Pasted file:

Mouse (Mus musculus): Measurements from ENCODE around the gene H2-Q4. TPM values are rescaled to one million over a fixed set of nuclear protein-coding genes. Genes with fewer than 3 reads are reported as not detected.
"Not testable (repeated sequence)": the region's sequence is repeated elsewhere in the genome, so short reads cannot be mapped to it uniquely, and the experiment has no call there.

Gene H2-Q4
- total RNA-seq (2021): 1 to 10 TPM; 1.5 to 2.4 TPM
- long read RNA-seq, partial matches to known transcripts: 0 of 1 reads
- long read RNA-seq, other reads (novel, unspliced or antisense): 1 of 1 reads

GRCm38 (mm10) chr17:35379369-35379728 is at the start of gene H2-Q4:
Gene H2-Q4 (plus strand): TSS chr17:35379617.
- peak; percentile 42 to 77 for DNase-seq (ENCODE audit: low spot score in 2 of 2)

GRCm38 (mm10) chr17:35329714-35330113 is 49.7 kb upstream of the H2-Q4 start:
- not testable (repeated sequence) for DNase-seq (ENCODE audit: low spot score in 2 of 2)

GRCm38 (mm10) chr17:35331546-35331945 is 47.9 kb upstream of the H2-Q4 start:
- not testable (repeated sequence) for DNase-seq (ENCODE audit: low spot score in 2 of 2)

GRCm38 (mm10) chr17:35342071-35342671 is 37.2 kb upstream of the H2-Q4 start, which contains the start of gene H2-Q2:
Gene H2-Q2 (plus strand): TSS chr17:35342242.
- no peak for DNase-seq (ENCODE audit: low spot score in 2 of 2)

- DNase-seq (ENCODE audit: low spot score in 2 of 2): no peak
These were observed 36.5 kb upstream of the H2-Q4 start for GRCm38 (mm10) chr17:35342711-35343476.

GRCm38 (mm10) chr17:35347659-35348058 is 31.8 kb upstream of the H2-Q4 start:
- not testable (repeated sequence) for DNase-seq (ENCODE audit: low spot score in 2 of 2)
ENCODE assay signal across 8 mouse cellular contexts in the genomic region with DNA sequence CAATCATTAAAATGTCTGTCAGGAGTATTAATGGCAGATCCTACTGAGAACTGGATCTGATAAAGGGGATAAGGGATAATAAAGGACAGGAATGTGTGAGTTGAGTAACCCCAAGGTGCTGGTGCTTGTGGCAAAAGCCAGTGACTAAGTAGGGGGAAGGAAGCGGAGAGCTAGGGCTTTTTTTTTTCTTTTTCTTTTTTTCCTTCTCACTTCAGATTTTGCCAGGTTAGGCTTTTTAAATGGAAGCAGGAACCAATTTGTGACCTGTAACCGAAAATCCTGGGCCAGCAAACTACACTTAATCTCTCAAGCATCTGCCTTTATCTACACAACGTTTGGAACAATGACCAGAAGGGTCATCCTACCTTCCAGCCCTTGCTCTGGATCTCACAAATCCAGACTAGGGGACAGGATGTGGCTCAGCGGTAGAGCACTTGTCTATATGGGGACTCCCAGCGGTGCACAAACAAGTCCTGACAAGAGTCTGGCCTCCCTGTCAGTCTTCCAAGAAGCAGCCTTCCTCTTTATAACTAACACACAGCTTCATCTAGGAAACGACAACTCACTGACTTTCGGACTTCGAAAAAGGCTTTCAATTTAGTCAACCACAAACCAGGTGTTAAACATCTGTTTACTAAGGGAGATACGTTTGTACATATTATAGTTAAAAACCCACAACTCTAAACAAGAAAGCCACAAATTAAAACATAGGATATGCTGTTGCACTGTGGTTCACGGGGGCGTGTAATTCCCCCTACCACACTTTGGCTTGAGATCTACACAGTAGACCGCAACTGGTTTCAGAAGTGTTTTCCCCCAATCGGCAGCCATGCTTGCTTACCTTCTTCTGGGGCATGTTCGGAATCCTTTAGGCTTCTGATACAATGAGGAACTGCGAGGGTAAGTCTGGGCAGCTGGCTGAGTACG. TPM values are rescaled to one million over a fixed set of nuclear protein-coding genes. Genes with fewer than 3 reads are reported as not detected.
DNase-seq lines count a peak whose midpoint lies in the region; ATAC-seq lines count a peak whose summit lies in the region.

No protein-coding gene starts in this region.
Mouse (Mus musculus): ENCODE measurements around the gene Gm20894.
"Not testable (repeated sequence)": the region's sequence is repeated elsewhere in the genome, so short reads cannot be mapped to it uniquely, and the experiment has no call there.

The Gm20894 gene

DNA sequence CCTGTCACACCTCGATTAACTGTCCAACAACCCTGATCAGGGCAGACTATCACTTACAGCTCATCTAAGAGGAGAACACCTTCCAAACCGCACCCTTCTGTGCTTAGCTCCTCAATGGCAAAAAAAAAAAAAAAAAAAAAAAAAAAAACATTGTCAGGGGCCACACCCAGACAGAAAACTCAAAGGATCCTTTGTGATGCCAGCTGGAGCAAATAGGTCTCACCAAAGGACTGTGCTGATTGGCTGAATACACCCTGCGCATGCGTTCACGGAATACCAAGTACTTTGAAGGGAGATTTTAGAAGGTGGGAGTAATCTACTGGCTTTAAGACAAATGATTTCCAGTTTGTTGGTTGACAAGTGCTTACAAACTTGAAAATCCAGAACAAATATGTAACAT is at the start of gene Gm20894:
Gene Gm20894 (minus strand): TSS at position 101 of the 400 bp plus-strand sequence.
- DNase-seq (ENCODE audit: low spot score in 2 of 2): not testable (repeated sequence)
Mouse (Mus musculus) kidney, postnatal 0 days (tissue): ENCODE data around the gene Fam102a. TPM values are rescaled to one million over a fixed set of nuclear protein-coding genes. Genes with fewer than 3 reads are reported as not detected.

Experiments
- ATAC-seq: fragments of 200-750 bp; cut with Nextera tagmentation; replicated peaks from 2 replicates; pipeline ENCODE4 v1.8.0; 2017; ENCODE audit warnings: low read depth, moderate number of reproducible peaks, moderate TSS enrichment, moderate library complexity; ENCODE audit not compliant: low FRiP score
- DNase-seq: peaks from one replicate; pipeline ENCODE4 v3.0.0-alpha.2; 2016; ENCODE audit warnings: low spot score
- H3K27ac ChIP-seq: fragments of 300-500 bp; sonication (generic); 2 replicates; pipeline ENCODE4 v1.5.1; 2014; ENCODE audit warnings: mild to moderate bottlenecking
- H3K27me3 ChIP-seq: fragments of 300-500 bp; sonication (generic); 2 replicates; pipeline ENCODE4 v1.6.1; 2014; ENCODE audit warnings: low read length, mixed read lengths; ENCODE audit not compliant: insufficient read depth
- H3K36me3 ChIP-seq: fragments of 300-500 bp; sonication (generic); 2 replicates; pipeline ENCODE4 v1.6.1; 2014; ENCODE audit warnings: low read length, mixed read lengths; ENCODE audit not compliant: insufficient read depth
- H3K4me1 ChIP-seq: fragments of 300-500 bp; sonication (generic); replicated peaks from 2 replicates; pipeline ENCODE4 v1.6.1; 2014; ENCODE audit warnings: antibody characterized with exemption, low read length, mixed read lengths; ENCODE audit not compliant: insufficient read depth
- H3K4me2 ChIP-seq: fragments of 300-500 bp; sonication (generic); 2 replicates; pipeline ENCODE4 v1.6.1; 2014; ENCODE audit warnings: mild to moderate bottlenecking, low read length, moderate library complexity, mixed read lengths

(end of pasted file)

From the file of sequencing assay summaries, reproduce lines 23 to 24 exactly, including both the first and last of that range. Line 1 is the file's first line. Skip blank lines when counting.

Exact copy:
No protein-coding gene starts in this region.
Mouse (Mus musculus): ENCODE measurements around the gene Gm20894.